Darakshan Mir is a Graduate Student at Rutgers University and a volunteer Citizen Teacher with Citizen Schools through the New York Academy of Sciences. Looking back at the Coloring Outside of the Lines apprenticeship that I taught this past fall, I really feel lucky that I had the opportunity to get involved in something as meaningful as this. The apprenticeship taught me a lot about teaching, learning and empathy.
Coloring Outside the Lines was designed for students to explore and learn math concepts while applying them to creating tessellations - two-dimensional planes that feature the repetition of a geometric shape with no overlaps and no gaps (like a honeycomb). The apprenticeship focused on building innovation capabilities in students as they were tasked with using the design process to create their own unique tessellations. I was amazed how my students got involved in the WOW! and how well some of them performed in the WOW!. I had many students, who were constantly involved and invested in the work, who connected to it, and it wasn't surprising to see them shine through at the end of the apprenticeship. But, I personally found the trajectory of two other students very interesting.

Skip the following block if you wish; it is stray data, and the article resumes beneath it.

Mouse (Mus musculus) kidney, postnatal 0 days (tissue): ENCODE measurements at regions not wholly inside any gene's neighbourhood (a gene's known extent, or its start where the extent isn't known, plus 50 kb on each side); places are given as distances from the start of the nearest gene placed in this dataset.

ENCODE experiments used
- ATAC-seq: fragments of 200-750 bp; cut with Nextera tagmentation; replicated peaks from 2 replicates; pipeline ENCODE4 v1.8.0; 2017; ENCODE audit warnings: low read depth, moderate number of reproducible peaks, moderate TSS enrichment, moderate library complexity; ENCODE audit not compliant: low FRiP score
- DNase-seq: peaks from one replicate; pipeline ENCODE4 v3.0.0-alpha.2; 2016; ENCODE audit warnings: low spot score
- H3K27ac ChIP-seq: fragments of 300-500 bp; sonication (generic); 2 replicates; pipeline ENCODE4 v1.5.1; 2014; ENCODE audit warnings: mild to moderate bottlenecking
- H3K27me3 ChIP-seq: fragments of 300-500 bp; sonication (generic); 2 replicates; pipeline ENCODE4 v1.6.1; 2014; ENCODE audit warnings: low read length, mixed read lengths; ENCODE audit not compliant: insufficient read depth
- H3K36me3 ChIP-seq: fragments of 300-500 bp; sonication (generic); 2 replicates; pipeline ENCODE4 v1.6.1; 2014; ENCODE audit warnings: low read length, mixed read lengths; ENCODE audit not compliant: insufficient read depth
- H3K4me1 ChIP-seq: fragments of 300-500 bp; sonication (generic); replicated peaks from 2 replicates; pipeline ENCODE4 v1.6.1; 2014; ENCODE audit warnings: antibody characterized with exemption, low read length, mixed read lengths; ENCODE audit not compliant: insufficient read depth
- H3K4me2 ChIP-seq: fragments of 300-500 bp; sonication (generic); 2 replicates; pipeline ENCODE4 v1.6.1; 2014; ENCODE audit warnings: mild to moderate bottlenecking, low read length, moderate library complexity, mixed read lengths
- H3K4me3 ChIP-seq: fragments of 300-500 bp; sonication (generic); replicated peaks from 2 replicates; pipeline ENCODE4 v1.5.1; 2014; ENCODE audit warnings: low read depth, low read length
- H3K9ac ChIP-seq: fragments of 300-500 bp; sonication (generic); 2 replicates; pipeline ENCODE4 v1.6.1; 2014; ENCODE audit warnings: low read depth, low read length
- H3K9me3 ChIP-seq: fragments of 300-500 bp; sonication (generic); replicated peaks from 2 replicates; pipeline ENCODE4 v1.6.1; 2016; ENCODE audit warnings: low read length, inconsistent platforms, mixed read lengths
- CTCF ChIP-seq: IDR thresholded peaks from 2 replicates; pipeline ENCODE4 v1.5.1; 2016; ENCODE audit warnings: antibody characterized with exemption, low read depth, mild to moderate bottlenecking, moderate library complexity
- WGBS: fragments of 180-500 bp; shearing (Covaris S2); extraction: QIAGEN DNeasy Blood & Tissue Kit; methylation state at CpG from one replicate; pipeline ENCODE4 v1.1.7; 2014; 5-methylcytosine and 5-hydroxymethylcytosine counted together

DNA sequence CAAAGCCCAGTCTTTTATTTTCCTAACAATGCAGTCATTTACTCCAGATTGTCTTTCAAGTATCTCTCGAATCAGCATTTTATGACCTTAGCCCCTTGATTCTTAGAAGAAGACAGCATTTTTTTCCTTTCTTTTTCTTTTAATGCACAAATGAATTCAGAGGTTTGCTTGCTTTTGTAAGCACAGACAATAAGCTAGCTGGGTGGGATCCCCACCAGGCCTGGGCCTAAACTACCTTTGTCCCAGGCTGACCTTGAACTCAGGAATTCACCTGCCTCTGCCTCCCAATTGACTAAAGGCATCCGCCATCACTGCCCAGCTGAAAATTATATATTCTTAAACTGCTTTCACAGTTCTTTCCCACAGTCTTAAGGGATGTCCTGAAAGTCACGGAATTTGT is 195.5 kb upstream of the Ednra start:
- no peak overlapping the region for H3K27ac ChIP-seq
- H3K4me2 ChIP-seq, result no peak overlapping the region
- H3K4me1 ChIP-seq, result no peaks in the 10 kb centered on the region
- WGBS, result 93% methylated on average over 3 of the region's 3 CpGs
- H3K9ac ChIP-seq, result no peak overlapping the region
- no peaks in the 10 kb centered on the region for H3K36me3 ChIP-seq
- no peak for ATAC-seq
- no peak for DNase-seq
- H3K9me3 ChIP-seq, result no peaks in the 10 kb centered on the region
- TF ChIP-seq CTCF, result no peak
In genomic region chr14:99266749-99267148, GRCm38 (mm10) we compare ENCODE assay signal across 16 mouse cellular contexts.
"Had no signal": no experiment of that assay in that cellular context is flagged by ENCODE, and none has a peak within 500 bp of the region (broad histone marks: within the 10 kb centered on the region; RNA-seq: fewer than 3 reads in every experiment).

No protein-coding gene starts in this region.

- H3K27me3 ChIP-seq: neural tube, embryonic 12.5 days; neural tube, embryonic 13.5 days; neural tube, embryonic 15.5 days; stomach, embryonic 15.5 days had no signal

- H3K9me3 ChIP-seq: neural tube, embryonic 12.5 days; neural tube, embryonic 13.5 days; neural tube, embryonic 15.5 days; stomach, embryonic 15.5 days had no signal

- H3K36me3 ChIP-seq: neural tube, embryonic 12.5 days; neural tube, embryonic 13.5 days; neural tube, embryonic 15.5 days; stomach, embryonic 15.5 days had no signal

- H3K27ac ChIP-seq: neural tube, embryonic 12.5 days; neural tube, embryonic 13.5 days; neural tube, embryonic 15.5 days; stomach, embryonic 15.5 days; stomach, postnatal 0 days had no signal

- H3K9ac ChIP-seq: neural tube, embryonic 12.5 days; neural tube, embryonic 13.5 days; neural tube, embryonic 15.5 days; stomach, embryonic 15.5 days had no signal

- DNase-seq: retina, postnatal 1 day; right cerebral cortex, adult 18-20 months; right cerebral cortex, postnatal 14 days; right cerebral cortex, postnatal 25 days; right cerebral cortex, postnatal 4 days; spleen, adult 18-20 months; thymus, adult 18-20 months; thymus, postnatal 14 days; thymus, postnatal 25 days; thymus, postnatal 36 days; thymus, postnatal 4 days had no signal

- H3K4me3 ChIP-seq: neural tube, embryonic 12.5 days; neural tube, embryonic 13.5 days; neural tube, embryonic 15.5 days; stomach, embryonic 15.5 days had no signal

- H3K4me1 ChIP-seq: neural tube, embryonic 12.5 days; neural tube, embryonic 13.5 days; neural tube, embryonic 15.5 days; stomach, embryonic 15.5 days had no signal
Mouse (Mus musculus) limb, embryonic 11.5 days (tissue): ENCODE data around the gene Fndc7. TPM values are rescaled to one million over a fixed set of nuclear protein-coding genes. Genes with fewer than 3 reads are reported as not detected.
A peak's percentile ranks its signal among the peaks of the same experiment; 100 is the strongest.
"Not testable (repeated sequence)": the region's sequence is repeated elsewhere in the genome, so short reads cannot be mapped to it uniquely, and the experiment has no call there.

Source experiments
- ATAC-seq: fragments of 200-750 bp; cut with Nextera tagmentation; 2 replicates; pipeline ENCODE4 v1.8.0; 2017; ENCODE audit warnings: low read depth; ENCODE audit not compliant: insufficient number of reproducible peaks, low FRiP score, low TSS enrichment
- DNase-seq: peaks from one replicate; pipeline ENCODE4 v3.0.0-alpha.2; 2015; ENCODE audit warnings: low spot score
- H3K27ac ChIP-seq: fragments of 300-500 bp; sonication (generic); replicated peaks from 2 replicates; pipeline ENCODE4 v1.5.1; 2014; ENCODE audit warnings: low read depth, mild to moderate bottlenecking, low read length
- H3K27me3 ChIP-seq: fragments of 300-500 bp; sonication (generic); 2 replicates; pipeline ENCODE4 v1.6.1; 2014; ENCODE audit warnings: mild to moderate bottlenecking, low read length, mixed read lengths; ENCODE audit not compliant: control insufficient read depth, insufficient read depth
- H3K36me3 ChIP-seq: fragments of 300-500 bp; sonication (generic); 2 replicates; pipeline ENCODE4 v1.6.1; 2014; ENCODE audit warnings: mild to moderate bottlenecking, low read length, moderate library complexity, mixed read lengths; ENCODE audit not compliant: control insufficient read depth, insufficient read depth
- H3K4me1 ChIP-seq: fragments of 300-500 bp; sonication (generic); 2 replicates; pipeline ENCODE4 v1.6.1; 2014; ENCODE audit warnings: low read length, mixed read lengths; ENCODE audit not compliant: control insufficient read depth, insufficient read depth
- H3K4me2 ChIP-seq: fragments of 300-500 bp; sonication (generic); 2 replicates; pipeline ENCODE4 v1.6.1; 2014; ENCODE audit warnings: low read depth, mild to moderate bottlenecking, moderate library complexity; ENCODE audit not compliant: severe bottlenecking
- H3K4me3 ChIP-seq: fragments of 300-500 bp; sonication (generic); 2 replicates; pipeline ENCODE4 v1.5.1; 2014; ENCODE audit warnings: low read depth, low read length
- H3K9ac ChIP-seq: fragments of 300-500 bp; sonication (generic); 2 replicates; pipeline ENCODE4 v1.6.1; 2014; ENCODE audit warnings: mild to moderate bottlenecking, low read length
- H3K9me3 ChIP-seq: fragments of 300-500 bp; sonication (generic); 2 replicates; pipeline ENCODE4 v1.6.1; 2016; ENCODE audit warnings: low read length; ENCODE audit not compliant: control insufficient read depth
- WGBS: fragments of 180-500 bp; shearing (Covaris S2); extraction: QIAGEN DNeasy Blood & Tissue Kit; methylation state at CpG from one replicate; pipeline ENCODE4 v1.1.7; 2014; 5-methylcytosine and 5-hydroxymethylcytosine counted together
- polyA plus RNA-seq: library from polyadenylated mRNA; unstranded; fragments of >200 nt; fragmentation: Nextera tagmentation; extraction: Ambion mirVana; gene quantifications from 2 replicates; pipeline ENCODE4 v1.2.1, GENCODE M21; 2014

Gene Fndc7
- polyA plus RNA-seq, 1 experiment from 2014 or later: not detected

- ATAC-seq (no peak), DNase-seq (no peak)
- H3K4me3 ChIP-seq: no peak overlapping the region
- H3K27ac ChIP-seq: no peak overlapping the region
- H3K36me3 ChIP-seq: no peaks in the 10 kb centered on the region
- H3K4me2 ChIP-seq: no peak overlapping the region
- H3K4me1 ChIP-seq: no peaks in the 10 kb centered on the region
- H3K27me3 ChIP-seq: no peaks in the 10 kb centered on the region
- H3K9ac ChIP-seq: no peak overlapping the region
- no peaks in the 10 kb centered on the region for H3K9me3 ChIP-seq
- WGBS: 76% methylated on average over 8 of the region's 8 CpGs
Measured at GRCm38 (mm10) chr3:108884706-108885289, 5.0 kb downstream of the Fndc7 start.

One of the students was in special education and both me and my Citizen Schools staff partner had assumed that it was going to be difficult coaching her to do what the rest of the class was doing, so we had set different goals for her. Until, one day after showing a video of how tessellations could be made, she was hooked. We figured out that instead of telling her, and demonstrating to her, what needs to be done, if we just showed her a video about what the end-product would be, and the steps that led to it, she could instantly understand it--- very intuitively. Thereafter, she really got into making tessellations. She was far ahead of most other students in the class, many times helping others. She made three wonderful tessellation projects, when most others did just one! She really knew what to do. It was very inspiring and humbling for me. I learnt not to make assumptions about how people learn, I learnt that different people have different ways of learning, and some ways work far better than others for individuals. At the end, she even presented her work to adult experts in the field, though she was very shy!
Another student really surprised me on the day of the WOW!. Throughout the apprenticeship, he wasn't really invested in the work, even though it was clear that he was capable of doing it and much more. Still, he completed his tessellation project and put it up for the WOW!. When people came around and asked him questions, I was really surprised by how well he did. He answered experts in a very professional manner. Even when they asked him hard questions, he was able to answer demonstrating a mastery of the subject. He had really internalized many concepts, even when he didn't seem to be completely engaged! I think, at the end of the apprenticeship, he was encouraged by the expert audience (rightly so). He really felt like he had been successful!
It wasn't until the WOW!, that I realized how profound a learning experience it was, for both the students and the teachers.